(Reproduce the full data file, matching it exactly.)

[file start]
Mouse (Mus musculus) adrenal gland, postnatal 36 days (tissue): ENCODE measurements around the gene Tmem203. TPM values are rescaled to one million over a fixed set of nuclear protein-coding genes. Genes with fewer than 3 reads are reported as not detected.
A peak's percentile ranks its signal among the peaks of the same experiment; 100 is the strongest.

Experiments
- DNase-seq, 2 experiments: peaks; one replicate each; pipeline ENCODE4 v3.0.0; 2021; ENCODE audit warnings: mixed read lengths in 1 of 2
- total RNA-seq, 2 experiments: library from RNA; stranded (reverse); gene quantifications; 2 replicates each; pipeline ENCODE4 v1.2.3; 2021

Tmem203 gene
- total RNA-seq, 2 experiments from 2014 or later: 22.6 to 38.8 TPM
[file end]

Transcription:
Mouse (Mus musculus) adrenal gland, postnatal 36 days (tissue): ENCODE measurements around the gene Tmem203. TPM values are rescaled to one million over a fixed set of nuclear protein-coding genes. Genes with fewer than 3 reads are reported as not detected.
A peak's percentile ranks its signal among the peaks of the same experiment; 100 is the strongest.

Experiments
- DNase-seq, 2 experiments: peaks; one replicate each; pipeline ENCODE4 v3.0.0; 2021; ENCODE audit warnings: mixed read lengths in 1 of 2
- total RNA-seq, 2 experiments: library from RNA; stranded (reverse); gene quantifications; 2 replicates each; pipeline ENCODE4 v1.2.3; 2021

Tmem203 gene
- total RNA-seq, 2 experiments from 2014 or later: 22.6 to 38.8 TPM